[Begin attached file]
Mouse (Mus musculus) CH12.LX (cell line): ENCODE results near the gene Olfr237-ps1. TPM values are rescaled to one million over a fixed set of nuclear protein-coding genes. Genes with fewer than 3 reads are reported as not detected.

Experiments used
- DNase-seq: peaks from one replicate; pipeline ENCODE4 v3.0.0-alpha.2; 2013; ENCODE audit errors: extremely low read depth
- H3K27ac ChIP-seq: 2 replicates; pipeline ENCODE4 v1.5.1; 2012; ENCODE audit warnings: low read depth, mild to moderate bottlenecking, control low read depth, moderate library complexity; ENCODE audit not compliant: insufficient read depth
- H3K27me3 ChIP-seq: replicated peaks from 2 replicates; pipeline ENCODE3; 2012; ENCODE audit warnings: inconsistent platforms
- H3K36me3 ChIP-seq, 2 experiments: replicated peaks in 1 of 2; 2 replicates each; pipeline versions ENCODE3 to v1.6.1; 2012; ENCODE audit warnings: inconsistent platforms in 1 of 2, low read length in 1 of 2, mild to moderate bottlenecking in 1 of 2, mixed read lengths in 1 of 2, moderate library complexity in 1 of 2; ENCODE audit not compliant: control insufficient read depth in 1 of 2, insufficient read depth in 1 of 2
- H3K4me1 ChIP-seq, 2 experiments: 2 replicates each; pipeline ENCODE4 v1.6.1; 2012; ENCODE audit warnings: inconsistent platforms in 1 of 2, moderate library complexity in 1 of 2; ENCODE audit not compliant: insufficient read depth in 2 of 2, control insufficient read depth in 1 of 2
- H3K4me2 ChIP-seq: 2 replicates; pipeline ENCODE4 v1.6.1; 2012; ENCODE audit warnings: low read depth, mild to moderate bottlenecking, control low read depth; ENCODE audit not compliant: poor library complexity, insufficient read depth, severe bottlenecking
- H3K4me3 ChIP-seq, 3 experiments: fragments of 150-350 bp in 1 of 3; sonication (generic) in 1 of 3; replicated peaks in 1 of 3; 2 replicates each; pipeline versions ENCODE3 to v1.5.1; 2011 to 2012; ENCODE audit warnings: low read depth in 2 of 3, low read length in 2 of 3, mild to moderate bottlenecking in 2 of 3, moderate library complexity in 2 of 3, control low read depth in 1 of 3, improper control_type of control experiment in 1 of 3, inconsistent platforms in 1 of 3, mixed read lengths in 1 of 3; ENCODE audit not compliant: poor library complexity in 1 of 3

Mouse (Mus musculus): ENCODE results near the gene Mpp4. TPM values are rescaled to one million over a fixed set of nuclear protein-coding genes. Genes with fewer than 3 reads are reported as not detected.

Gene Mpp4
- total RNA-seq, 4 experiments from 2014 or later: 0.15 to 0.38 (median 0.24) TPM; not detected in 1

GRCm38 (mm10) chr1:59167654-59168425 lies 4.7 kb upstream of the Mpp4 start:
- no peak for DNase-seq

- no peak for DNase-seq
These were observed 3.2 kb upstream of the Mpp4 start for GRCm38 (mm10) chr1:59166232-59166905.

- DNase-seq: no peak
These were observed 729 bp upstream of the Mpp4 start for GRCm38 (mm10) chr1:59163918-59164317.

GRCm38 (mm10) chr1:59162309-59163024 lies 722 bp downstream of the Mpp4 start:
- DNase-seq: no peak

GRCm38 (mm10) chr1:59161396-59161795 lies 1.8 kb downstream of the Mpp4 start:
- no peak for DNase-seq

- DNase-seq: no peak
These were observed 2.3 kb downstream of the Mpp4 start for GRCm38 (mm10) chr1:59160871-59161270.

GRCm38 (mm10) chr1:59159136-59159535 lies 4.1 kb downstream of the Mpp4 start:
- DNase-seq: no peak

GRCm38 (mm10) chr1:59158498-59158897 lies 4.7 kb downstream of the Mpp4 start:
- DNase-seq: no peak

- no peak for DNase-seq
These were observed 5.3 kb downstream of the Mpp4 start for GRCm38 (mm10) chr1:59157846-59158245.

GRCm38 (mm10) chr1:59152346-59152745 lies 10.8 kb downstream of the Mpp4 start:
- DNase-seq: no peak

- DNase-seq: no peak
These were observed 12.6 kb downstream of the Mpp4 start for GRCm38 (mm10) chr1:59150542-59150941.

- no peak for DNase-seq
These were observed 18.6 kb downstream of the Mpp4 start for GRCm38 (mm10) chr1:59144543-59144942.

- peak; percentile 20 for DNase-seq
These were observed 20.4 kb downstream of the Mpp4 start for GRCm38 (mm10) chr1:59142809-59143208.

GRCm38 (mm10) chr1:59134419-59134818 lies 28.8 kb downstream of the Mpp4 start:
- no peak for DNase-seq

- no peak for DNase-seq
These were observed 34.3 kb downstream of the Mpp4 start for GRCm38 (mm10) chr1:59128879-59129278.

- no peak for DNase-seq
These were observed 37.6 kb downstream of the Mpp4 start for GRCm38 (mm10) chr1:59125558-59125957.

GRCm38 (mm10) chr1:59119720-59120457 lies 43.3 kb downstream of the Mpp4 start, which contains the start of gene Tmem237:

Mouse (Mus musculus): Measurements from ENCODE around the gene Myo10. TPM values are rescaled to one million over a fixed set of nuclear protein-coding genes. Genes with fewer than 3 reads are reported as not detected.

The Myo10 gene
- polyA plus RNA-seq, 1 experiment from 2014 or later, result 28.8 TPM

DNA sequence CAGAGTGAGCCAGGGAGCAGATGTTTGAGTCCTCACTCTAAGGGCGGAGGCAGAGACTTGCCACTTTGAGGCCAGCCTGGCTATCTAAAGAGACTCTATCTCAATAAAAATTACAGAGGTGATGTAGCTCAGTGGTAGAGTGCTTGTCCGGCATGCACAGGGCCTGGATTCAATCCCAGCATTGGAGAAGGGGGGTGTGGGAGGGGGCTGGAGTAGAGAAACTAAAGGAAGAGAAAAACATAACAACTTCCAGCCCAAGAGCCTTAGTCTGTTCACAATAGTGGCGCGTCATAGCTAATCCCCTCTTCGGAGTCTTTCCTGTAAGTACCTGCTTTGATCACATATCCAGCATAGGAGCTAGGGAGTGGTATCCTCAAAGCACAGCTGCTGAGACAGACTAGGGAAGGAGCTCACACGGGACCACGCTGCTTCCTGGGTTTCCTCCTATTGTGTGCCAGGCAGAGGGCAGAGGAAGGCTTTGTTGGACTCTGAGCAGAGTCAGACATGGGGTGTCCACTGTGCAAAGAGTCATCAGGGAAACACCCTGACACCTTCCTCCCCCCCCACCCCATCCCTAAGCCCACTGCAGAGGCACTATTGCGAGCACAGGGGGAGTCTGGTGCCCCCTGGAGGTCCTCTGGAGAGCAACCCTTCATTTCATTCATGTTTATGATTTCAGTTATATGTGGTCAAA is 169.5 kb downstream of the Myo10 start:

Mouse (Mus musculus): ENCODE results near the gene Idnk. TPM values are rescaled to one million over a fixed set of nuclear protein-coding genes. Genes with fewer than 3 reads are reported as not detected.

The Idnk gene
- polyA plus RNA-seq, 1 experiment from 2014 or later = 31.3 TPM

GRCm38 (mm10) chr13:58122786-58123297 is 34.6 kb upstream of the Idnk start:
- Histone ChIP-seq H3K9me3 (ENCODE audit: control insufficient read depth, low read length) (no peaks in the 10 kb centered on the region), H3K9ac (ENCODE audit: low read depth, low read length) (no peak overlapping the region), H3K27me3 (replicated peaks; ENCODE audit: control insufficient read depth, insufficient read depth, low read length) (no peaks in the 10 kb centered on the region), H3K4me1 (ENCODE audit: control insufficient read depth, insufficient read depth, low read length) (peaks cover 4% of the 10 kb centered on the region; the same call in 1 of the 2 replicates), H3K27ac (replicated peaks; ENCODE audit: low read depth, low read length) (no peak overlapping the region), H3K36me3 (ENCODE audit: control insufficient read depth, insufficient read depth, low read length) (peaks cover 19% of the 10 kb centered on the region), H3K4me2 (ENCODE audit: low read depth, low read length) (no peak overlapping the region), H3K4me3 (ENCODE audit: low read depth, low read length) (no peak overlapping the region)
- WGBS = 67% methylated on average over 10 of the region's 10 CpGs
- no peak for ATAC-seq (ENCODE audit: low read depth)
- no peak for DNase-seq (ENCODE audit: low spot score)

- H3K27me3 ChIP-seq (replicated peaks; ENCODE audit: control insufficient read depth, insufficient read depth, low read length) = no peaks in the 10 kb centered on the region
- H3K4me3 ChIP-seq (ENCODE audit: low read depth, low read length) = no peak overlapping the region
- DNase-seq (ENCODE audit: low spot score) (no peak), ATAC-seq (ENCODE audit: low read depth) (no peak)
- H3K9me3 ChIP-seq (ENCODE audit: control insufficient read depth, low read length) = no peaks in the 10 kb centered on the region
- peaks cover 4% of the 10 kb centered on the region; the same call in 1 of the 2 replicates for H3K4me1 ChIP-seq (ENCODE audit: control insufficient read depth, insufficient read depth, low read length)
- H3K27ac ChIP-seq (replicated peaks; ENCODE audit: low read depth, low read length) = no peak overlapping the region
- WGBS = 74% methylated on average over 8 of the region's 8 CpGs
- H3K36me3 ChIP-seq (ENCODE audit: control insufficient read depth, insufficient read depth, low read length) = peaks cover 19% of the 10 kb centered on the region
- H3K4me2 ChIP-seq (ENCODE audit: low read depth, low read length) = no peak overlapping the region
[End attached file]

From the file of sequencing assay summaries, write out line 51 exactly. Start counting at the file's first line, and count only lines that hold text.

The Idnk gene